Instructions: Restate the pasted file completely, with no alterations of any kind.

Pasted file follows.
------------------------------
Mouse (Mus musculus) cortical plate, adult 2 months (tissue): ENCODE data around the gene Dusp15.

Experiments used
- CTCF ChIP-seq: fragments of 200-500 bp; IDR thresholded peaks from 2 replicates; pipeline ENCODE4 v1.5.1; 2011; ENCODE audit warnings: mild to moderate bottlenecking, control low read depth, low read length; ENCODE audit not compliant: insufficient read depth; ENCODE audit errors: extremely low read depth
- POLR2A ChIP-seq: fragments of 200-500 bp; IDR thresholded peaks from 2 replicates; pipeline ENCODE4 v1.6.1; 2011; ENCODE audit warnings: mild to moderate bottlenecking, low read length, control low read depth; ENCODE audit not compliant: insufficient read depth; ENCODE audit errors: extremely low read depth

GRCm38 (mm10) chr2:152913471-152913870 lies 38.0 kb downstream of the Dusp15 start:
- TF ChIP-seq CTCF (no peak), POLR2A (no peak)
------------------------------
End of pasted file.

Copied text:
Mouse (Mus musculus) cortical plate, adult 2 months (tissue): ENCODE data around the gene Dusp15.

Experiments used
- CTCF ChIP-seq: fragments of 200-500 bp; IDR thresholded peaks from 2 replicates; pipeline ENCODE4 v1.5.1; 2011; ENCODE audit warnings: mild to moderate bottlenecking, control low read depth, low read length; ENCODE audit not compliant: insufficient read depth; ENCODE audit errors: extremely low read depth
- POLR2A ChIP-seq: fragments of 200-500 bp; IDR thresholded peaks from 2 replicates; pipeline ENCODE4 v1.6.1; 2011; ENCODE audit warnings: mild to moderate bottlenecking, low read length, control low read depth; ENCODE audit not compliant: insufficient read depth; ENCODE audit errors: extremely low read depth

GRCm38 (mm10) chr2:152913471-152913870 lies 38.0 kb downstream of the Dusp15 start:
- TF ChIP-seq CTCF (no peak), POLR2A (no peak)